I also loved the music and how important the music tied to Tom’s personality. The best scene in the entire film is set to Hall and Oates “You Make My Dreams Come True”.

Ultimately, what I did enjoy about this movie is that love, while it doesn’t always work out, can inspire you to be something you thought you couldn’t be and to do things you thought you couldn’t do.

Which brings me to...

 Nominated for three Spirit Awards including:

Best First Feature
Best First Screenplay – Scott Cooper (who also directed)
Best Male Lead – Jeff Bridges (also nominated for an Academy Award)

This movie also inspires through love. And tells a story so much better than (500) Days of Summer. I loved this movie – every single thing about this movie. It was brilliant. The realness of this film really hit home for me through Jeff Bridges’ portrayal of the lead character – from his dress, to his jewelry, to his smoker’s cough and his mannerisms. The writing in this movie was brilliant, the music fantastic – and also so integral to the story. 

Jeff Bridges plays down and out musician Bad Blake. And this role was written with him in mind – not because Jeff Bridges is down and out in anyway (which is why The Wrestler worked so well for Mickey Rourke), but because he could portray this broken man with the utmost perfection.

Bad Blake has seen better days. An alcoholic who helped make the latest country sensation, Tommy Sweet (Colin Farrell) what he is today, now plays gigs at bowling alleys and small town bars across the southwest. It is at one of these gigs he meets Jean Craddock (Maggie Gyllenhaal), a reporter and single mom. The situation unfolds to tell the story of Bad and Jean and Bad and Tommy.

I’m not going to say any more about the story, because everyone really needs to go see this film for themselves. It is a well-written screenplay by Scott Cooper based on the novel of the same name by Thomas Cobb. Great performances by the entire cast including Maggie Gyllenhaal (also nominated for an Academy Award), Colin Farrell in his best role yet since an episode of TV’s Scrubs and Robert Duvall as Bad’s buddy.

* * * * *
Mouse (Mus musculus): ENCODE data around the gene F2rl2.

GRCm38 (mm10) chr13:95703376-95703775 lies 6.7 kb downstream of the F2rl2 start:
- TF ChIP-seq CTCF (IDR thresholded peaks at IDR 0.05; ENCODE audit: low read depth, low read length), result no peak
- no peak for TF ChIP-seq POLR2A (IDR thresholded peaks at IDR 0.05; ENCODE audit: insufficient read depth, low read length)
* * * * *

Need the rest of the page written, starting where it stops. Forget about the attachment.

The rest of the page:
And the music – Bridges and Farrell perform their own songs thanks to strong songwriting from producers T. Bone Burnett and Stephen Bruton. If you know me, you know I am not a fan of country music, but I would buy this soundtrack in a heartbeat.

I can’t recommend this movie enough. I urge you to go to this movie if it comes to a theatre near you. I plan to own this film when it comes out on DVD.

Trailers for Crazy Heart can be viewed by scrolling down to the end of this page.


Monday, January 11, 2010

Up In The Air (2009)

So the final movie I viewed over the holiday season was Up In The Air. I wanted to see this movie because I’m a George Clooney fan. I’ve been a fan for quite awhile, since he was on a little show called “E/R” (the comedy – not the drama) that also starred Jason Alexander, Elliot Gould and Mary McDonnell and aired back in 1984-1985. 

This was a solid dramatic film with a good story. It is particularly poignant given the current recession. The film actually shot everyday, regular people that had been “let-go” from their place of employment due to the recession and that surely made me stop and think about what was happening in the real world, outside the comfy theatre.

However, the story itself really centers on Clooney’s Ryan Bingham and his inability to make a lasting, emotional connection with someone. The man really is married to his job. He meets people at one of their most vulnerable points in life – when they are being fired – and by him, no less. He recognizes the pain and suffering they are going through while never showing any emotion. His job has left him emotionally unavailable to everyone around him – his family, his coworkers, even the gal next door.

And he has a ridiculous goal to become one of only six other individuals that have flown over 10,000 miles. This childish goal only aids in stunting his emotional growth. (Of course, this is also where Sam Elliot fits into the story – and I love to listen to Sam talk, so…I’ll let it slide).

I think that this picture definitely has some Academy Award potential, but I’m not sure that I agree with critics that all three main characters are in the running. George and Vera Farmiga are solid, but Anna Kendrick steals the show. As recent graduate Natalie, she is the perfect counter to Ryan.

I don’t want to say much more, because I don’t want to give away any significant plot points as to whether Ryan makes a connection (whether it be with a person or another flight to reach his mileage goal). I’ll leave that for your own discovery.

Trailers can be viewed by scrolling down to the end of this page.